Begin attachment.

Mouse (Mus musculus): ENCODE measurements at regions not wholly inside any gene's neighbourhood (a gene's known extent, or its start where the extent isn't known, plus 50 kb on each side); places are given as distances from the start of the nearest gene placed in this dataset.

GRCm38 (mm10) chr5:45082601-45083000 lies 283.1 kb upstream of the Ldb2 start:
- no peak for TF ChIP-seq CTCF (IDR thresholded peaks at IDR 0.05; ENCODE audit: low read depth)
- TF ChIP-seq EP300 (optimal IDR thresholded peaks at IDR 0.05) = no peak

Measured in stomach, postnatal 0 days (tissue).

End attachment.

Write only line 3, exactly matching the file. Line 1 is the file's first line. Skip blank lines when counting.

- no peak for TF ChIP-seq CTCF (IDR thresholded peaks at IDR 0.05; ENCODE audit: low read depth)